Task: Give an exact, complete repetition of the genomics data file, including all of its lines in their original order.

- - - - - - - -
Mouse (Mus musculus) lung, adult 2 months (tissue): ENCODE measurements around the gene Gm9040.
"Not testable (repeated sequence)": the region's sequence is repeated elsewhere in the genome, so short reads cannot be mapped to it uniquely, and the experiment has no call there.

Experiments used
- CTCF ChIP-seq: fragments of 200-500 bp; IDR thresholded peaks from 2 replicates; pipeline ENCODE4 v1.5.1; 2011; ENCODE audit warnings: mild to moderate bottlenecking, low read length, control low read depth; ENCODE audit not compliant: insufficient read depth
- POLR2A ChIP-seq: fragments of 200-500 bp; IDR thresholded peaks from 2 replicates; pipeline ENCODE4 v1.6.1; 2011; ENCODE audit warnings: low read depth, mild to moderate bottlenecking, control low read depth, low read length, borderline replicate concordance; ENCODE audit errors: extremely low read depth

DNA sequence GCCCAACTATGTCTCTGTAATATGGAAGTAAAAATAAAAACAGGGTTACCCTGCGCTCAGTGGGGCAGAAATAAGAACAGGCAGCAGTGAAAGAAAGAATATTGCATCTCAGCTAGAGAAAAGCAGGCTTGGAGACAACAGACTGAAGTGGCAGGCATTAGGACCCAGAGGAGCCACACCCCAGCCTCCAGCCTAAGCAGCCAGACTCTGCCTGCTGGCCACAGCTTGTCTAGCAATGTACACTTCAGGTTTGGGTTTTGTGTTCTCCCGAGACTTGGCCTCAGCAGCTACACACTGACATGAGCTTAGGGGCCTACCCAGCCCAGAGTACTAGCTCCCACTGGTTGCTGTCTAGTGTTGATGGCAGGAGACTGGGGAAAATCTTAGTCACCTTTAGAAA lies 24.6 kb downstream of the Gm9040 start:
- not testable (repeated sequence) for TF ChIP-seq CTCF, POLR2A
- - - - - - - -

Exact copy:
Mouse (Mus musculus) lung, adult 2 months (tissue): ENCODE measurements around the gene Gm9040.
"Not testable (repeated sequence)": the region's sequence is repeated elsewhere in the genome, so short reads cannot be mapped to it uniquely, and the experiment has no call there.

Experiments used
- CTCF ChIP-seq: fragments of 200-500 bp; IDR thresholded peaks from 2 replicates; pipeline ENCODE4 v1.5.1; 2011; ENCODE audit warnings: mild to moderate bottlenecking, low read length, control low read depth; ENCODE audit not compliant: insufficient read depth
- POLR2A ChIP-seq: fragments of 200-500 bp; IDR thresholded peaks from 2 replicates; pipeline ENCODE4 v1.6.1; 2011; ENCODE audit warnings: low read depth, mild to moderate bottlenecking, control low read depth, low read length, borderline replicate concordance; ENCODE audit errors: extremely low read depth

DNA sequence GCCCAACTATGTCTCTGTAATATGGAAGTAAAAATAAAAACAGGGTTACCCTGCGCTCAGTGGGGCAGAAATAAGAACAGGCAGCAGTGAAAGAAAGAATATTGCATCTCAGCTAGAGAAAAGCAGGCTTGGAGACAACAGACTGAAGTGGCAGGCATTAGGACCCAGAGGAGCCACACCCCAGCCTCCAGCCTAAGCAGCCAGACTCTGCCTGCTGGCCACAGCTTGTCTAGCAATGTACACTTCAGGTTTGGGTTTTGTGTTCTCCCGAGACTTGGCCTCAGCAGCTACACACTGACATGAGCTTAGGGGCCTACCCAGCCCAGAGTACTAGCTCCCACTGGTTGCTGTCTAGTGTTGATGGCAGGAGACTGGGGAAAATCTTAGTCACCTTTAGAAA lies 24.6 kb downstream of the Gm9040 start:
- not testable (repeated sequence) for TF ChIP-seq CTCF, POLR2A